Eastern Mediterranean

Early Egyptians (after 2400 B.C.) worshiped Osiris, the Lord of the Dead, who offered eternal life in his Kingdom of the Dead to those who were judged worthy. A belief in life after death was a driving force for elaborate funeral preparations. Eternal life would only be given to persons who had been given a proper funeral, mummified, and entombed.
Life has purpose. The divine dwells within us. One must combine the spiritual (symbolized by the heart) with the physical (actions symbolized by the tongue). Death was considered to be a temporary condition. Entrance to the Kingdom of the Dead demanded a sin free heart, memorization of text from the Book of the Dead, and passing the test of admission. When a person died, a portion of the soul in the form of a body double and a person’s personality were taken to the Kingdom of the Dead. In the Hall of Two Truths, the deceased’s heart was placed on a scale. It must weigh less than the feather of truth and justice, which was placed on the other side of the scale. If the heart was heavier, the soul would be devoured by a demon.

If a person passed the test of the Underworld, and the weighing of the heart, they would meet Osiris and live forever with the Gods in the Fields of Reeds. Ordinary people paid their respects to the Gods, and worked in the fields or fished in the river to provide the deceased with food. There was no change to the division of social classes. The Pharaohs maintained their social status as Gods.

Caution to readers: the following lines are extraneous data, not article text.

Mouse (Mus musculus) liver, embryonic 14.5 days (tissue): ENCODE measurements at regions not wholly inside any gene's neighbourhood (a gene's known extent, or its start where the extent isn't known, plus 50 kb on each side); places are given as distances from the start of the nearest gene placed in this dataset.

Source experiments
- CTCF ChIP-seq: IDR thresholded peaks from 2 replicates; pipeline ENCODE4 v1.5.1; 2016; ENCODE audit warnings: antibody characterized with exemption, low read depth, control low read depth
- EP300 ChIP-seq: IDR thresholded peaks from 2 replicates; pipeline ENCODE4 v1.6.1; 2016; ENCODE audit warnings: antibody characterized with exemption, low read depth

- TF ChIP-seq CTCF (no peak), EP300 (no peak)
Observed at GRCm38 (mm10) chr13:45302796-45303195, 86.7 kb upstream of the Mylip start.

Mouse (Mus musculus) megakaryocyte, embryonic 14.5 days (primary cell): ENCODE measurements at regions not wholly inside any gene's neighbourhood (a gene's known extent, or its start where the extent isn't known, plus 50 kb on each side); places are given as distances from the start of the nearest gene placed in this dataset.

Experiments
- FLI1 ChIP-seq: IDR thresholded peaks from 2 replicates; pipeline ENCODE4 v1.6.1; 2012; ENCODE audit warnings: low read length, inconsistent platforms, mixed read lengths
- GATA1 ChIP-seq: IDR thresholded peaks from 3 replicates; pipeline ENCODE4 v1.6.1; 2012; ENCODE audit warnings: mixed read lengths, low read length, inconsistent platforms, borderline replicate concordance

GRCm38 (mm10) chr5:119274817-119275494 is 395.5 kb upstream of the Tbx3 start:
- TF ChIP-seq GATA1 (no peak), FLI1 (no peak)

Ancient Greeks believed most souls must cross the river Styx to reach the cold, dark tomb of Hades after death. The soul continued to exist without any body. Later mythology included the concept of judgment. Sinners were sent to the Asphodel Fields, the Fields of Punishment, or Tartarus (hell) according to the gravity of their misdeeds. Only those who are pure of heart are allowed to enter the Elysian Fields, a paradise of warm sunshine, green fields, and beautiful mountains.

It is worth noting the Zoroastrians believed in a single universal God, and that newly purified souls cold achieve a perfect unity with God. They also believed the last purification of the earth at the end of time would include the destruction of evil by a savior-figure. These ancient Persian (Iranian) religious concepts would find their way into Jewish, Christian, and Islamic theology.

Hebrew

The Torah and the Talmud describe the afterlife in vague terms. There does not appear to be a cohesive and generally accepted view of heaven among the various Jewish sects. But two themes recur in Jewish theology.